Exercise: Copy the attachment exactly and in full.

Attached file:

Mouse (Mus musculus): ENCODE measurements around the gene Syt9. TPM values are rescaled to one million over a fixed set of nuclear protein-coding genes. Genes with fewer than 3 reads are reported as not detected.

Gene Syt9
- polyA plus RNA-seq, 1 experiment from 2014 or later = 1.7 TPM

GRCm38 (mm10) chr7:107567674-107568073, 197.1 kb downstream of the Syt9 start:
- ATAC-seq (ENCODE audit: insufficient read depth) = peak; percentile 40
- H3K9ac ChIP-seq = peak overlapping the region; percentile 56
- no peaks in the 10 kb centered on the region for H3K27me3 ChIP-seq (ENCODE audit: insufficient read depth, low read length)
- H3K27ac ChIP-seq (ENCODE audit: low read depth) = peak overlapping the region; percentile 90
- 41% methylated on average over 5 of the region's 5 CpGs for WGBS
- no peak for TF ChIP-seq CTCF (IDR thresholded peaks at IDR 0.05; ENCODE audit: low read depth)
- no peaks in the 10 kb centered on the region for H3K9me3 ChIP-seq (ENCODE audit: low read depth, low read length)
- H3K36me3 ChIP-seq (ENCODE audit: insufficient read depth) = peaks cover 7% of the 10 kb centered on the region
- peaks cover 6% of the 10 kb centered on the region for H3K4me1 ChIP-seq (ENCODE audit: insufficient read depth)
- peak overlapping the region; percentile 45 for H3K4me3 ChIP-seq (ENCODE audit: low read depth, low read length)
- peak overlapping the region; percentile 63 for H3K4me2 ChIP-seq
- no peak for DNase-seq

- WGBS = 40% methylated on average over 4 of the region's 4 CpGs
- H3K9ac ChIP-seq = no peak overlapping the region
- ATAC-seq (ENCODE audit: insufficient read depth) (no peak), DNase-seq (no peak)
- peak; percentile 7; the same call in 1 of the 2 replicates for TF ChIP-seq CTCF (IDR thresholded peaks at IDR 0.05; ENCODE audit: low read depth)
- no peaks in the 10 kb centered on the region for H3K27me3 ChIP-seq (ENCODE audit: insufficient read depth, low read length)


Mouse (Mus musculus): ENCODE measurements around the gene Syt9. TPM values are rescaled to one million over a fixed set of nuclear protein-coding genes. Genes with fewer than 3 reads are reported as not detected.

Gene Syt9
- polyA plus RNA-seq, 1 experiment from 2014 or later = 1.7 TPM

GRCm38 (mm10) chr7:107567674-107568073, 197.1 kb downstream of the Syt9 start:
- ATAC-seq (ENCODE audit: insufficient read depth) = peak; percentile 40
- H3K9ac ChIP-seq = peak overlapping the region; percentile 56
- no peaks in the 10 kb centered on the region for H3K27me3 ChIP-seq (ENCODE audit: insufficient read depth, low read length)
- H3K27ac ChIP-seq (ENCODE audit: low read depth) = peak overlapping the region; percentile 90
- 41% methylated on average over 5 of the region's 5 CpGs for WGBS
- no peak for TF ChIP-seq CTCF (IDR thresholded peaks at IDR 0.05; ENCODE audit: low read depth)
- no peaks in the 10 kb centered on the region for H3K9me3 ChIP-seq (ENCODE audit: low read depth, low read length)
- H3K36me3 ChIP-seq (ENCODE audit: insufficient read depth) = peaks cover 7% of the 10 kb centered on the region
- peaks cover 6% of the 10 kb centered on the region for H3K4me1 ChIP-seq (ENCODE audit: insufficient read depth)
- peak overlapping the region; percentile 45 for H3K4me3 ChIP-seq (ENCODE audit: low read depth, low read length)
- peak overlapping the region; percentile 63 for H3K4me2 ChIP-seq
- no peak for DNase-seq

- WGBS = 40% methylated on average over 4 of the region's 4 CpGs
- H3K9ac ChIP-seq = no peak overlapping the region
- ATAC-seq (ENCODE audit: insufficient read depth) (no peak), DNase-seq (no peak)
- peak; percentile 7; the same call in 1 of the 2 replicates for TF ChIP-seq CTCF (IDR thresholded peaks at IDR 0.05; ENCODE audit: low read depth)
- no peaks in the 10 kb centered on the region for H3K27me3 ChIP-seq (ENCODE audit: insufficient read depth, low read length)